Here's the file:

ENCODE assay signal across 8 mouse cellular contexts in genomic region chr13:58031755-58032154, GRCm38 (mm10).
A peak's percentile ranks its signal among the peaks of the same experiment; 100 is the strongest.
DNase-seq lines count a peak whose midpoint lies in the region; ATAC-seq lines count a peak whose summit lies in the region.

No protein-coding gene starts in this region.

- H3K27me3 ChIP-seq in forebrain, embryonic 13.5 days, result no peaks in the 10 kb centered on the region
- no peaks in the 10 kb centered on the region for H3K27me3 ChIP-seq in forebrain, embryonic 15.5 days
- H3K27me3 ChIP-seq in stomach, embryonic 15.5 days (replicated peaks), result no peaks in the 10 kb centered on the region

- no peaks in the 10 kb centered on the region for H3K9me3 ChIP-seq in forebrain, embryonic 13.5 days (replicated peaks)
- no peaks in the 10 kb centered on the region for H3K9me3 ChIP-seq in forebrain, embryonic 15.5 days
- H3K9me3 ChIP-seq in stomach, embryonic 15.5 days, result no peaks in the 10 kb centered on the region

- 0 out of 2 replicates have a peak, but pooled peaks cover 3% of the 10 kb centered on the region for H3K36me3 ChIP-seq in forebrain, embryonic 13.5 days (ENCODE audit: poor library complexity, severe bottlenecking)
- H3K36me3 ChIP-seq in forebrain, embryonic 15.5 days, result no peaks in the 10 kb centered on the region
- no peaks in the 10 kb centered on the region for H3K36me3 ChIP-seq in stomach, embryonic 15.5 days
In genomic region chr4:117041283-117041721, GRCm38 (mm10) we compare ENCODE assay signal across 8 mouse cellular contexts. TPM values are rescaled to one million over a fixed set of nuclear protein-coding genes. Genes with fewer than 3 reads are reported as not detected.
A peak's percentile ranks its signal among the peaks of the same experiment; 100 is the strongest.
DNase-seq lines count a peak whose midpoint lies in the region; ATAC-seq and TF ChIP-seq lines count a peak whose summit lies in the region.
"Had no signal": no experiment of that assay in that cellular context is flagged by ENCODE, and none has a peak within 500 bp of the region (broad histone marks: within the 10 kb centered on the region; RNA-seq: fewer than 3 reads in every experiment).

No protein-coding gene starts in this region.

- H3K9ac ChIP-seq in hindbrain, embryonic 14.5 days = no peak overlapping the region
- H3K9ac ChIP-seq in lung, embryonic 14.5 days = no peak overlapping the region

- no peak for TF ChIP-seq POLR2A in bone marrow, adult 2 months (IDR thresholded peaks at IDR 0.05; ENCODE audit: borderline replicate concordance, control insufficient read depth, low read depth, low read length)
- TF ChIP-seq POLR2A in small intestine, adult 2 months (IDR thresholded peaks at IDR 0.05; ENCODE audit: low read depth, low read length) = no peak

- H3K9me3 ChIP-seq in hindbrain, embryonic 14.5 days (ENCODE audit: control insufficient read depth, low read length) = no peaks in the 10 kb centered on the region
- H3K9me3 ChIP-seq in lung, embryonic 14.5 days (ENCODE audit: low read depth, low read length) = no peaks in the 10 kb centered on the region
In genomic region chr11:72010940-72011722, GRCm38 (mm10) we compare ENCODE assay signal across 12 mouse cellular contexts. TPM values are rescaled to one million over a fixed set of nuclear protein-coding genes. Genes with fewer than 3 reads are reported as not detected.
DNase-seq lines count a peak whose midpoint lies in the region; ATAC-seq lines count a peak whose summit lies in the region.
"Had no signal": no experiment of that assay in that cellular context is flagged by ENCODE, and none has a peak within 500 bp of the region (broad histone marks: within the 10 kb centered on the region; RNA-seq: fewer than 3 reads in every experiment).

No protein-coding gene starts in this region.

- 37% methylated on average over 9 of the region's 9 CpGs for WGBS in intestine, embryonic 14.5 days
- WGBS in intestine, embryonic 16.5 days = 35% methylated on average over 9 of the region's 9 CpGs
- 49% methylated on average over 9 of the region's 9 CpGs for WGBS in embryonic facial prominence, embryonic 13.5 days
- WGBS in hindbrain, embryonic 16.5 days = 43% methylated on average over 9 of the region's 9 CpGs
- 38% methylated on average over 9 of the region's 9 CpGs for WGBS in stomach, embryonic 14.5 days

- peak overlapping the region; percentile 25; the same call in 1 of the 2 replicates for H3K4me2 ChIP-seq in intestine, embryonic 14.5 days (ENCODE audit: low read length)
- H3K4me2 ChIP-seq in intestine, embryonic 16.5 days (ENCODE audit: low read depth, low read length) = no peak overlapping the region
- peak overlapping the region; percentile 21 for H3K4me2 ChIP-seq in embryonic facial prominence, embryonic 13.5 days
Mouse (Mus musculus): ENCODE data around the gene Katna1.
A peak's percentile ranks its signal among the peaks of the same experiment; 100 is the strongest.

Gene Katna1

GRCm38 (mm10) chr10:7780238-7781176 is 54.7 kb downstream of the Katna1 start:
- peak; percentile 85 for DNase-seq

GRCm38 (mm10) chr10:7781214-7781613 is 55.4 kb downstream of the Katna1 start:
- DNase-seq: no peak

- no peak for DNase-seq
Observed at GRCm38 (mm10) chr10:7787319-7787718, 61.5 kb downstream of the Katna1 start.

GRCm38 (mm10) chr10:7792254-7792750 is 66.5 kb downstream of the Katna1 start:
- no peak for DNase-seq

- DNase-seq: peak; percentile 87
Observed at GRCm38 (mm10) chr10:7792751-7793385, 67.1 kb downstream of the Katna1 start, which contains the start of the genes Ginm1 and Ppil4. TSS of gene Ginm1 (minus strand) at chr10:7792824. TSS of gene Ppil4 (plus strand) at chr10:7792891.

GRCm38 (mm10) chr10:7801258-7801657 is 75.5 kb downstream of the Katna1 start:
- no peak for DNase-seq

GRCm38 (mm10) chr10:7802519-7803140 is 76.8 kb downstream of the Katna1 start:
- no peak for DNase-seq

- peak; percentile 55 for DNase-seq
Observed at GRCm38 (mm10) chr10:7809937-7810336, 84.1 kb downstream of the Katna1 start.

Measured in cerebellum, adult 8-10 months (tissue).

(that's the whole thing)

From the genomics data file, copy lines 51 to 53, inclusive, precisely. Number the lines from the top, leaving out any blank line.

- no peak for DNase-seq

GRCm38 (mm10) chr10:7802519-7803140 is 76.8 kb downstream of the Katna1 start:
- no peak for DNase-seq